The evidence at the post-conviction hearing showed that upon the second trial, defendant filed a motion for a change of venue from Cook County in which he alleged that he feared that he could not obtain a fair and impartial trial in Cook County because of the prejudicial newspaper articles. The record shows that this motion was filed on July 21, 1954, after all of the members of the jury had been selected. The only allegedly prejudicial newspapers articles which had been published before the second trial were those published in March, 1954, immediately following the first trial. This belated assertion, made 4 months after the publication of the articles, and made only after the jury had been selected and sworn to hear the second case, was not such a timely assertion as the law requires. In the third trial, no motion for a change of venue was ever made. In both trials, counsel for the defendant examined the prospective jurors with respect to their possible prejudice from the newspaper accounts; in both trials several jurors were excused for cause; but in neither trial did defendant exhaust his peremptory challenges. In neither trial did defendant move for a continuance because of prejudice. In the writ of error from the third trial defendant did not raise any question that he had been prejudiced by the newspaper articles. There is no showing that he was in any way prevented from raising that issue in the third trial, either in the trial court or in this court.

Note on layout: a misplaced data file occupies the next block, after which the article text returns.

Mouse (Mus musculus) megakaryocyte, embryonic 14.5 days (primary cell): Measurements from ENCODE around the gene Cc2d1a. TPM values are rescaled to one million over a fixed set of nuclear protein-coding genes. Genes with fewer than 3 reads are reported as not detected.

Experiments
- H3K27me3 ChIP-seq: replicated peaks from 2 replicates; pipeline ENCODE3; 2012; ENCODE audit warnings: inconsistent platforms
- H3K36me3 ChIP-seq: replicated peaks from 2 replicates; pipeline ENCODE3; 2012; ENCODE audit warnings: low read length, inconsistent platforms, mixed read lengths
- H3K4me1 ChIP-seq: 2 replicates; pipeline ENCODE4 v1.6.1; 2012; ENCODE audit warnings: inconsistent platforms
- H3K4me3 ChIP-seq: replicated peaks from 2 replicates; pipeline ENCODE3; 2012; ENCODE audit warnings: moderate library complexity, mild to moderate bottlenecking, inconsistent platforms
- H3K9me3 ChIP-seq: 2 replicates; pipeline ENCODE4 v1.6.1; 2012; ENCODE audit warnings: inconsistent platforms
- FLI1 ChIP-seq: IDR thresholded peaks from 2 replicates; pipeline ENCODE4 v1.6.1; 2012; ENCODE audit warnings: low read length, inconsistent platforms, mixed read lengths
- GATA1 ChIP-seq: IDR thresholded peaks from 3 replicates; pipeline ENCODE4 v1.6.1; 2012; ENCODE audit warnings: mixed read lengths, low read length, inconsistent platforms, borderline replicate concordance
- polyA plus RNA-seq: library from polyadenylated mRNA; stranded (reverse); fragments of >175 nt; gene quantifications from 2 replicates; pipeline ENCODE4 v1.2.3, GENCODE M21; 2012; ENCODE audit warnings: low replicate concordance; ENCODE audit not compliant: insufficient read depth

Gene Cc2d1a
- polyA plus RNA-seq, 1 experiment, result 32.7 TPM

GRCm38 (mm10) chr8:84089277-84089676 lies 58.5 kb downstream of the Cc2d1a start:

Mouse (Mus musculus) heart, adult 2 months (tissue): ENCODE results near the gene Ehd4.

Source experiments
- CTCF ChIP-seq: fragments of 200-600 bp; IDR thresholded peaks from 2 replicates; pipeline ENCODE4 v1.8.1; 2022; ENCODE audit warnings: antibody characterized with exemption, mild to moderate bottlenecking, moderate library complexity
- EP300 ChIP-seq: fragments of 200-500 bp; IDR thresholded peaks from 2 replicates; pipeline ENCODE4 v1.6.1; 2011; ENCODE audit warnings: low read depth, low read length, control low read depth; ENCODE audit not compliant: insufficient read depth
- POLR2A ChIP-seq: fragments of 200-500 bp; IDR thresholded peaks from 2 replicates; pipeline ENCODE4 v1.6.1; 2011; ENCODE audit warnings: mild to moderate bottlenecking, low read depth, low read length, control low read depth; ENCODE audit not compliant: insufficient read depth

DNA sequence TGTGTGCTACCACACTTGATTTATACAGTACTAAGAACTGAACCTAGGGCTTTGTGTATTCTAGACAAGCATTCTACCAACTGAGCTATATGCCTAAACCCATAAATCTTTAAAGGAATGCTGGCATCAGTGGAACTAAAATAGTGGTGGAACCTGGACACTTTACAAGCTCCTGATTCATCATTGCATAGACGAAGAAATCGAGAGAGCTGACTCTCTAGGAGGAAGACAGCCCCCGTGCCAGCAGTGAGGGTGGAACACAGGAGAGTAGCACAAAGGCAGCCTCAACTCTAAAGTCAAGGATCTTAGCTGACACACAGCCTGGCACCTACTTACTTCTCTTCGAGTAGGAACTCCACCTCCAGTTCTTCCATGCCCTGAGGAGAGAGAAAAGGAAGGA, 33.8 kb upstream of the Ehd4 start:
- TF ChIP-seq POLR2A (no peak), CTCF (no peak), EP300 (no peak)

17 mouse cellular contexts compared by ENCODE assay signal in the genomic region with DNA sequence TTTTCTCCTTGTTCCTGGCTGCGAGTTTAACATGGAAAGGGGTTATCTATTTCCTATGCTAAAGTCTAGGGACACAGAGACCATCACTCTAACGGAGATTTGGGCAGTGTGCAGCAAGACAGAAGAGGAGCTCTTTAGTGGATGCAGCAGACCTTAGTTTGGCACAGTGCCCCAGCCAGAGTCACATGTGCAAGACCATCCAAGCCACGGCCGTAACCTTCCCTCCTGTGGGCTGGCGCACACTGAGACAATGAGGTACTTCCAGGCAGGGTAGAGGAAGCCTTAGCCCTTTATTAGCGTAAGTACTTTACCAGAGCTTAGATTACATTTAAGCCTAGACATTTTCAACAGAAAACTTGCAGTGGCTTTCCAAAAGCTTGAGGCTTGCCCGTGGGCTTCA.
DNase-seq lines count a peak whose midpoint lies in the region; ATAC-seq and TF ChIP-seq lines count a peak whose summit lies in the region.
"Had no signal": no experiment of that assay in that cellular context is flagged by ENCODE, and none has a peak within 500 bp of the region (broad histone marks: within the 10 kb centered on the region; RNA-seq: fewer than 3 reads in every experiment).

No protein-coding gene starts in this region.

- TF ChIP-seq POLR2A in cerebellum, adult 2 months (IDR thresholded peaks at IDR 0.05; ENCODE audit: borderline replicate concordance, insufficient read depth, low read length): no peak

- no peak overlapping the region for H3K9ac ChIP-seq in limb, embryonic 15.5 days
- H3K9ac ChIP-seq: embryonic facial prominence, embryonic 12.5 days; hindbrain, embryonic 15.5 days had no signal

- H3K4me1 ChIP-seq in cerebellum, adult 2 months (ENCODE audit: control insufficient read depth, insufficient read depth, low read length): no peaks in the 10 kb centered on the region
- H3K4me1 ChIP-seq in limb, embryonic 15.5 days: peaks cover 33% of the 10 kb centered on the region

The record clearly shows that the matters now complained of were known to the defendant at the time of the second and third trials. No timely assertion with respect to these claims was ever made in the trial court or in this court. The claims now sought to be made have therefore been waived and the order of the trial court in the post-conviction proceeding was correct and is affirmed.

The clerk of this court is directed to enter an order fixing February 10, 1961, as the date on which the original sentence entered in the criminal court of Cook County shall be executed. A certified copy of the order shall be furnished by the clerk of this court to the sheriff of Cook County.

Order affirmed.